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Jurisdiction over custody modification when parents live in different states

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One of the most confusing aspects of child custody cases can be where the case should be filed when the parents live in different states. Generally, in regards to custody modification actions, the law limits a parent’s ability to terminate the continuing jurisdiction of the court that made the original custody determination in order to prevent the noncustodial parent from trying to use his or her “home jurisdiction advantage” to modify custody to the disadvantage of the custodial parent. There is, however, one exception to this general rule which provides that a Georgia court”has temporary emergency jurisdiction [to make a child custody determination] if the child is present in this state and . . . it is necessary in an emergency to protect the child because the child . . . is subjected to or threatened with mistreatment or abuse.” O.C.G.A. §19-9-64(a).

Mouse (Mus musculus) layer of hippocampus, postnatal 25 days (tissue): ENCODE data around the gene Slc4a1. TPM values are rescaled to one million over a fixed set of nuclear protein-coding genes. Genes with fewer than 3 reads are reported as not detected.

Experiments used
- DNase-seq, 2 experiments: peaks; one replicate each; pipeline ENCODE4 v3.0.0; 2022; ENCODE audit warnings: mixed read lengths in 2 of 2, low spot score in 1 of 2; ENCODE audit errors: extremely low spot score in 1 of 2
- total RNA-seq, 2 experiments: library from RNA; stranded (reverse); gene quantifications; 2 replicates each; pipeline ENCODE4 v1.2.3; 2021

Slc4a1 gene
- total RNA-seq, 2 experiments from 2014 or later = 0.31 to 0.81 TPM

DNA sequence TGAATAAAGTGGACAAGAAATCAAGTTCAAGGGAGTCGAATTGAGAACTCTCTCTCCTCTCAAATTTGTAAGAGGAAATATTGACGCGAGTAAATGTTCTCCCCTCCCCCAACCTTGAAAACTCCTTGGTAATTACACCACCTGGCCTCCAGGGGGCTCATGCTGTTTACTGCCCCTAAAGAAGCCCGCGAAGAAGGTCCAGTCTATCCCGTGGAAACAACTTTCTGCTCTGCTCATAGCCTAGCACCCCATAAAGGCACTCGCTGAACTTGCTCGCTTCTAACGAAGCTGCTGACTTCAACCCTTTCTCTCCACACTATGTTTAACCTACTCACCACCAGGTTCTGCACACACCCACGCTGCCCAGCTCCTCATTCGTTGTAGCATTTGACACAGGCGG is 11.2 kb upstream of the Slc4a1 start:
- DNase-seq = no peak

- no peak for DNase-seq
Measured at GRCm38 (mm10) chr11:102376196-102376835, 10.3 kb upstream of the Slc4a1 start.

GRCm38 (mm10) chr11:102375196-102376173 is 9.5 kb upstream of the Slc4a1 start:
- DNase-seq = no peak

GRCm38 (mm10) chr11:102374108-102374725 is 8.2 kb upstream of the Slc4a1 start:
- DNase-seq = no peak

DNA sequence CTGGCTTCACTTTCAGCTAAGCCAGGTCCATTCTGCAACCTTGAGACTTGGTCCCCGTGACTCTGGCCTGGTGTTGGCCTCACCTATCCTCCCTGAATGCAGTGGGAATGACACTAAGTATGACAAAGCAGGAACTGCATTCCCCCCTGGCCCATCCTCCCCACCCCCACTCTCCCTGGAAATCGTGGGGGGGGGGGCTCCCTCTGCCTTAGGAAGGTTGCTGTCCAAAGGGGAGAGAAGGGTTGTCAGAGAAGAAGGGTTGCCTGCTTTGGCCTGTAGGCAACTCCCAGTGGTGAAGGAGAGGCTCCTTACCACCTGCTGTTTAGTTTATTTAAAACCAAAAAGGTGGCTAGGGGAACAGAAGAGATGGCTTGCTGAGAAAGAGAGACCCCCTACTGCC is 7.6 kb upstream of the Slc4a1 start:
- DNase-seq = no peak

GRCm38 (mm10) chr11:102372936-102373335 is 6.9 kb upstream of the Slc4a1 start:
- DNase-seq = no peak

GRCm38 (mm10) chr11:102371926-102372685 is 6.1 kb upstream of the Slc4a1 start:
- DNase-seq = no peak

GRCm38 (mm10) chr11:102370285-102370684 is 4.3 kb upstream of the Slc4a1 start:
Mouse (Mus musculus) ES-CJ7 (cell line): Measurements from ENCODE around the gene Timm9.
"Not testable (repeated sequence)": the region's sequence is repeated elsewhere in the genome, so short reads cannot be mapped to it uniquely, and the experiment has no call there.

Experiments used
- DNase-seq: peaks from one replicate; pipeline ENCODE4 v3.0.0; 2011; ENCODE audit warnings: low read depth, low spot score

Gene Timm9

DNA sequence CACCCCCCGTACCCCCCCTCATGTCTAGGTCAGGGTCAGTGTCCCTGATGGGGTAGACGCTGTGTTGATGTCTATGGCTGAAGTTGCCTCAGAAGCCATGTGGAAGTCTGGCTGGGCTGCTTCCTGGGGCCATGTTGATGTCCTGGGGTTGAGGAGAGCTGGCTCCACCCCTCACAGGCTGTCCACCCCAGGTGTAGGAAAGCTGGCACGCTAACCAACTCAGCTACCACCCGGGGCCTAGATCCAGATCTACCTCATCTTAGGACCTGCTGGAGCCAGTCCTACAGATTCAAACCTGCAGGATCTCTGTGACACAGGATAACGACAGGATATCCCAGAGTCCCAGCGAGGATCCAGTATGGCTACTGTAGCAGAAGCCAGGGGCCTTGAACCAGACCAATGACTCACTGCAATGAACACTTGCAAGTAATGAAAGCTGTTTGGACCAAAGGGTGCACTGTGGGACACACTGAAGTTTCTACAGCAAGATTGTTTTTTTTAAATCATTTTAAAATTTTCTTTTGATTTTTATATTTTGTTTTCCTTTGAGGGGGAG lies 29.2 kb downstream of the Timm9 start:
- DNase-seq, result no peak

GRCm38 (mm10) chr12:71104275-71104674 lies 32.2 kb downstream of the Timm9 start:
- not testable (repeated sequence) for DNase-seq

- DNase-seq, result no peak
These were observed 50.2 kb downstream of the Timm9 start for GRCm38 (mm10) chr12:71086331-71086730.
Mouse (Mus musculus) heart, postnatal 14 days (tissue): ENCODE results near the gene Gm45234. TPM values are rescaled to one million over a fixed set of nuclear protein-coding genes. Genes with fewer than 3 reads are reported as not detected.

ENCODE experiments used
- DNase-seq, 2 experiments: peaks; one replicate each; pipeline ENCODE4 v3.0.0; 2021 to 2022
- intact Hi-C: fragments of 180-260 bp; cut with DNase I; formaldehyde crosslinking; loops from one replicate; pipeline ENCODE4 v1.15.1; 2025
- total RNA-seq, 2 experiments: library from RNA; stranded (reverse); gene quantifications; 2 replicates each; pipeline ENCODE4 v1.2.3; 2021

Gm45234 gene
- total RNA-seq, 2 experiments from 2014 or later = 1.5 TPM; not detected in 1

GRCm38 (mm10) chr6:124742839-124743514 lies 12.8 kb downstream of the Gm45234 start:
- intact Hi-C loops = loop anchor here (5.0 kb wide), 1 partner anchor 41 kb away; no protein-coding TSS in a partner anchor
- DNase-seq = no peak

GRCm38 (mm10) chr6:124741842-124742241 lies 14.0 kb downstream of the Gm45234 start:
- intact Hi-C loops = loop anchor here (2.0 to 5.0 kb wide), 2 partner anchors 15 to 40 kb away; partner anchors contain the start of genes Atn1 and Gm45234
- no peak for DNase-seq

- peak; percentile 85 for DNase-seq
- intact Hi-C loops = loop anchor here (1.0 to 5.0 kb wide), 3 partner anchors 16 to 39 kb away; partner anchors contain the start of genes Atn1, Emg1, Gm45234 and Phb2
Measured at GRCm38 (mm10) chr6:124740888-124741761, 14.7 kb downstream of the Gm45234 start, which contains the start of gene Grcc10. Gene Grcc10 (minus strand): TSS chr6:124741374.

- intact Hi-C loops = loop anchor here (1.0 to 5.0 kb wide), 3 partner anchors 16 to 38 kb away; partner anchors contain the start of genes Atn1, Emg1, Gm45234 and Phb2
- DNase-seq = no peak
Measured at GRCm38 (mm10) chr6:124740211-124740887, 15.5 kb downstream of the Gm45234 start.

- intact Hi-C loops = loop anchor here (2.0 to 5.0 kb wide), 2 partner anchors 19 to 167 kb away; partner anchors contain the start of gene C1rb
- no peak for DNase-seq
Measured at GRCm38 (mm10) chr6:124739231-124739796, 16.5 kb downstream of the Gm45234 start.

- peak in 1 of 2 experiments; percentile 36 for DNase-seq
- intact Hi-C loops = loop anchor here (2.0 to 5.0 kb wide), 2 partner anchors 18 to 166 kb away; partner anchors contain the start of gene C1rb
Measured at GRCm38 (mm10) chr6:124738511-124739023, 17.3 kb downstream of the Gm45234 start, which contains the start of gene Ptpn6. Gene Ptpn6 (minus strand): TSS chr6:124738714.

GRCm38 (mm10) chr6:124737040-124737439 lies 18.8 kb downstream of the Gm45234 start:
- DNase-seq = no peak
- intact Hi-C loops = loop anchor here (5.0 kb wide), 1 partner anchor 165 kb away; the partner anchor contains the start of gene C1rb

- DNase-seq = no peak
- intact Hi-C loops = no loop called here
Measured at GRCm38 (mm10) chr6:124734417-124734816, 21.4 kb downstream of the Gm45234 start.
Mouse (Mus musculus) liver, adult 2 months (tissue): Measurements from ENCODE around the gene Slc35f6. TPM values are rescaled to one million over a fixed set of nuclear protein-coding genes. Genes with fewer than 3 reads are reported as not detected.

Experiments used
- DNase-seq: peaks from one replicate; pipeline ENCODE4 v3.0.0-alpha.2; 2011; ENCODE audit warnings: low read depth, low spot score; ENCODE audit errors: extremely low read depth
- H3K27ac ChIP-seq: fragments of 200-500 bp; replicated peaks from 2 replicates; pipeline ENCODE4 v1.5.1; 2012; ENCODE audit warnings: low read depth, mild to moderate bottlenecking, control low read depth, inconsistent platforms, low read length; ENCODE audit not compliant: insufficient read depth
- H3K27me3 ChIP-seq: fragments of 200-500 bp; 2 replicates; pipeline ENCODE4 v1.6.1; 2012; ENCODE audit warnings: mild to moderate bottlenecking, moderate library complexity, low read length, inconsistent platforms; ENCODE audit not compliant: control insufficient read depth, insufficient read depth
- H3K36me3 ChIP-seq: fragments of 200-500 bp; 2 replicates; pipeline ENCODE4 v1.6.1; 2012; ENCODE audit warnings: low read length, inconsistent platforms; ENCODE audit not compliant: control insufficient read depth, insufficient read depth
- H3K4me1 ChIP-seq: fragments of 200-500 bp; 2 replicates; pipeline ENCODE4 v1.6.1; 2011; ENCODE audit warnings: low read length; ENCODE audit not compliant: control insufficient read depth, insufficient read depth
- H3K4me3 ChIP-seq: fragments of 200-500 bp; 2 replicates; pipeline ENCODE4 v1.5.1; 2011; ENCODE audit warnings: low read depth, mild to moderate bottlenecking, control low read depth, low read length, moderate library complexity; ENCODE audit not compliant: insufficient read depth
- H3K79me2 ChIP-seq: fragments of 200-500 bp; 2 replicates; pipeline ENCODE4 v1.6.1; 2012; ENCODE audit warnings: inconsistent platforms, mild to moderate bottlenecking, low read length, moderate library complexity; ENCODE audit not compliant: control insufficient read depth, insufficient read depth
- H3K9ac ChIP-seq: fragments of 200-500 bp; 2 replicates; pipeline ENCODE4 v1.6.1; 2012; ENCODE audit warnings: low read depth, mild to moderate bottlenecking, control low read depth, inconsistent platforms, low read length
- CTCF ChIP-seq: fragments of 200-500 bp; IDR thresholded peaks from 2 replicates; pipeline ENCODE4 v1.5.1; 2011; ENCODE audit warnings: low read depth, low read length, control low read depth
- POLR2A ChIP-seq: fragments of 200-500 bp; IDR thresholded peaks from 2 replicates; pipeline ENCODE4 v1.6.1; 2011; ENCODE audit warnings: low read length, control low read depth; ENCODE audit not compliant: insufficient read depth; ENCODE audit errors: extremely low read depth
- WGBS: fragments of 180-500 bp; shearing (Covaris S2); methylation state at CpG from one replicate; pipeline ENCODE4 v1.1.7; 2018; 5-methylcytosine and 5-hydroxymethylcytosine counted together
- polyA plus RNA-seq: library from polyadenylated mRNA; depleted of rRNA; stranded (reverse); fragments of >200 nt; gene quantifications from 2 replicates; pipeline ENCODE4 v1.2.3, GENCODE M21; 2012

The Georgia Court of Appeals recently addressed this issue in Taylor v. Curl (A09A0749). In that case, subsequent to the parties’ Jackson County divorce, the mother moved with the children to Florida and the father moved to Walker County. While the children were visiting the father, he filed a petition for temporary and emergency custody of his children in the Superior Court of Walker County, citing mistreatment and abuse of the children by their mother. The mother appealed arguing that Walker County was not the proper venue for the custody modification. The Court of Appeals affirmed the trial court’s ruling granting temporary custody to the father, thereby affirming jurisdiction. Since the father met the two requirements outlined in O.C.G.A.§19-9-64(a), the trial court properly exercised temporary, emergency jurisdiction.


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